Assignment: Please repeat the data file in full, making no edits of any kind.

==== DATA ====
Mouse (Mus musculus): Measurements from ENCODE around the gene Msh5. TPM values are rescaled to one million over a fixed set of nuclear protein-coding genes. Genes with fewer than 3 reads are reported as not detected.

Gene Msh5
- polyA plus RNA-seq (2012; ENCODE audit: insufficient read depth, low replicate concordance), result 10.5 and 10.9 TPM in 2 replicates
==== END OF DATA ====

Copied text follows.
Mouse (Mus musculus): Measurements from ENCODE around the gene Msh5. TPM values are rescaled to one million over a fixed set of nuclear protein-coding genes. Genes with fewer than 3 reads are reported as not detected.

Gene Msh5
- polyA plus RNA-seq (2012; ENCODE audit: insufficient read depth, low replicate concordance), result 10.5 and 10.9 TPM in 2 replicates